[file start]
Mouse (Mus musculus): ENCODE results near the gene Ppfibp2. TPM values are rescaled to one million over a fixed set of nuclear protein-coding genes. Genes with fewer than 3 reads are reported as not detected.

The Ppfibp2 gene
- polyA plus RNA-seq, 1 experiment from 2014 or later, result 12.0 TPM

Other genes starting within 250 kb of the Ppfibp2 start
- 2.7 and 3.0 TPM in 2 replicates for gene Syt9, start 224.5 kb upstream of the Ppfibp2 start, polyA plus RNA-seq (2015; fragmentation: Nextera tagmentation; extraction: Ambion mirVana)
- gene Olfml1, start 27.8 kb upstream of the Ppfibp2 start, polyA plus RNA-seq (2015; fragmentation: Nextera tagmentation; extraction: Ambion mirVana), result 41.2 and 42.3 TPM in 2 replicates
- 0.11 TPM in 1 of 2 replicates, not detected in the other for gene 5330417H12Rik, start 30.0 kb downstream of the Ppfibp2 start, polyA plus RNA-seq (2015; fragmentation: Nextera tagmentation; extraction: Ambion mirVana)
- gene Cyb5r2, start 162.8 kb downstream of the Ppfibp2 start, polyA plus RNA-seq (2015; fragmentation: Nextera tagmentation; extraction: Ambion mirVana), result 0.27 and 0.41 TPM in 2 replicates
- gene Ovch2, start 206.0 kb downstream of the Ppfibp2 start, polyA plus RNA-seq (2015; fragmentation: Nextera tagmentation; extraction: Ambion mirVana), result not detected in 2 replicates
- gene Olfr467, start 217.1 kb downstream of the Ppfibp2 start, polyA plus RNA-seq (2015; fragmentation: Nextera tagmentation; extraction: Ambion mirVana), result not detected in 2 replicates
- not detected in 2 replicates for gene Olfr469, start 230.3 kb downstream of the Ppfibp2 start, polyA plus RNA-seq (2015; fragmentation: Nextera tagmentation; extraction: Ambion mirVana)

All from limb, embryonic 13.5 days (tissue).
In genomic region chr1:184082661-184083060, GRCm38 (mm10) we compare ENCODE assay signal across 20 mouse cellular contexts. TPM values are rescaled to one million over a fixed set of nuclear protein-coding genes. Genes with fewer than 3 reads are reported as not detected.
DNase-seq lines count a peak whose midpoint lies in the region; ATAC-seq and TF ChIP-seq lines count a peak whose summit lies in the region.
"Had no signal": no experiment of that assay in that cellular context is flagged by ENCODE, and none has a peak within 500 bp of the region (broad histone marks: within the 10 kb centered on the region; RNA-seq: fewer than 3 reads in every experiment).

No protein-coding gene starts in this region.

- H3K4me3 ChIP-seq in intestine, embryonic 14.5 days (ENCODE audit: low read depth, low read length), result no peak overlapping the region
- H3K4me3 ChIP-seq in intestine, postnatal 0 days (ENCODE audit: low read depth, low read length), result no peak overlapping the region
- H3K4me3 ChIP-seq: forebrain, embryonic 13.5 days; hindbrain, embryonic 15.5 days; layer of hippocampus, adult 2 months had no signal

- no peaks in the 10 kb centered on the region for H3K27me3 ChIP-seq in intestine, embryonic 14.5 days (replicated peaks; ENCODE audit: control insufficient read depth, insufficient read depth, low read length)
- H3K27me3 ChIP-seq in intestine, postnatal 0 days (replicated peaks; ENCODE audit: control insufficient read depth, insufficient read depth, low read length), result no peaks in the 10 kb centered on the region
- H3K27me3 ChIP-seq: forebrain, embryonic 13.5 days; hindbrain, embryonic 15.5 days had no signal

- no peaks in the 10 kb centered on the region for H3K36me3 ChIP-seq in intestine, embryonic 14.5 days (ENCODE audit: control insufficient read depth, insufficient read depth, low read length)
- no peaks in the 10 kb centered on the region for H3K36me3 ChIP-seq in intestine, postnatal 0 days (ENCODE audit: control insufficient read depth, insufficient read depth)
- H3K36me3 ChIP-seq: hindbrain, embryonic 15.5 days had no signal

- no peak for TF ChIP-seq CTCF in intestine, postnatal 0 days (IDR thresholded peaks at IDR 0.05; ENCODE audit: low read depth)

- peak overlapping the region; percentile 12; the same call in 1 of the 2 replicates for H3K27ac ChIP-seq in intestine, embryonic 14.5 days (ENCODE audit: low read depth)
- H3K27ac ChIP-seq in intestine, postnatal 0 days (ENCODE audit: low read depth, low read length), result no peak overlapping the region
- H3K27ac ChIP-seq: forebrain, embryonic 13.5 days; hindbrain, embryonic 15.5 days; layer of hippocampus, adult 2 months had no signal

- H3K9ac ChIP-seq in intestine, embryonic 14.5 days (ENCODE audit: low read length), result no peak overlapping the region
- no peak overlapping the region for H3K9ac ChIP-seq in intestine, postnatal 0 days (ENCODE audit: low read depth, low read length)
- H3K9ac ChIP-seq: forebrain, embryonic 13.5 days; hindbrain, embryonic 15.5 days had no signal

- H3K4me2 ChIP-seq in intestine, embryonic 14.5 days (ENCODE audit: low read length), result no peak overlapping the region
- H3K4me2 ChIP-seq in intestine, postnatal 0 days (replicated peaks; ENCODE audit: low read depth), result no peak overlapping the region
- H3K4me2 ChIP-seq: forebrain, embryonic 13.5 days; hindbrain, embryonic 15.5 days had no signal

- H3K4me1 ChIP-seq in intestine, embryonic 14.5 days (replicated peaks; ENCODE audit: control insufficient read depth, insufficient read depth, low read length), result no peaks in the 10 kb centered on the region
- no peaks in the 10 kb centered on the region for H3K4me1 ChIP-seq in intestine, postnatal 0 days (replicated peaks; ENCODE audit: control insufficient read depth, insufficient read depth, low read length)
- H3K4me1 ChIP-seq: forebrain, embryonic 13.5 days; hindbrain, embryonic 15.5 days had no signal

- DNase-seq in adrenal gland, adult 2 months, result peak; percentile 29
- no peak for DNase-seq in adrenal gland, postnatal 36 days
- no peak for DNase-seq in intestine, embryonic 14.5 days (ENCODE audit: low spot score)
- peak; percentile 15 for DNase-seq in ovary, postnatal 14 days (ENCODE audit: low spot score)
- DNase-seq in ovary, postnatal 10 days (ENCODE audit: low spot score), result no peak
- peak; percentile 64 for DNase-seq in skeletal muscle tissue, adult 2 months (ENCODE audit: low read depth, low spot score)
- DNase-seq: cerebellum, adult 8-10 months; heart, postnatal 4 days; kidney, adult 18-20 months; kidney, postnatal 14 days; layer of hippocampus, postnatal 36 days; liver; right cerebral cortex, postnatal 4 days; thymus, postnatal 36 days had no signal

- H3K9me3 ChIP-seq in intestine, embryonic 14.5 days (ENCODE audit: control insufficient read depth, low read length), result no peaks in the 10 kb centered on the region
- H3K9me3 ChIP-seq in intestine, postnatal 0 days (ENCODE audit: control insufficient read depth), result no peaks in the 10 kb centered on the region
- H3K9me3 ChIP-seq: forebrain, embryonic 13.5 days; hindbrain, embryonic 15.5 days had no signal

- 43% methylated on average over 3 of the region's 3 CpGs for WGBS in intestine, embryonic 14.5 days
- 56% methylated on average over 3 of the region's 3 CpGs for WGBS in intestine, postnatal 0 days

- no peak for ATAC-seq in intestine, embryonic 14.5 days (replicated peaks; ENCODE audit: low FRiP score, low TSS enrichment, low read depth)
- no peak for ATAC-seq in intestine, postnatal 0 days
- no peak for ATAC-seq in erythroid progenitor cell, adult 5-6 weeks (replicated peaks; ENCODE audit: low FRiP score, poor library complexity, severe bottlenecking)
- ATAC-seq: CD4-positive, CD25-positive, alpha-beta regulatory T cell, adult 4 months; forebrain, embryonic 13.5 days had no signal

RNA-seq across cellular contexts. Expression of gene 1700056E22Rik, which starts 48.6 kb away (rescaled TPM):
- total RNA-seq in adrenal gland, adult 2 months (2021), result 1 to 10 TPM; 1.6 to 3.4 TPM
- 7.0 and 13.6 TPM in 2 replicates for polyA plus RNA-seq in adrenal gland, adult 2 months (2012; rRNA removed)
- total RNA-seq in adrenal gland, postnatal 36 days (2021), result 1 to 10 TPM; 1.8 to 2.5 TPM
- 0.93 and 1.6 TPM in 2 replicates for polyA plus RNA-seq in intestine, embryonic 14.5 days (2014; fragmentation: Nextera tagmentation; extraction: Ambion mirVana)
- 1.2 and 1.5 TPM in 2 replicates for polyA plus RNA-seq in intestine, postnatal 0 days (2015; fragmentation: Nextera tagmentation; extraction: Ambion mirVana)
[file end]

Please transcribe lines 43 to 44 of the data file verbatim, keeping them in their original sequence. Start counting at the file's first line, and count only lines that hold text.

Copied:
- DNase-seq in ovary, postnatal 10 days (ENCODE audit: low spot score), result no peak
- peak; percentile 64 for DNase-seq in skeletal muscle tissue, adult 2 months (ENCODE audit: low read depth, low spot score)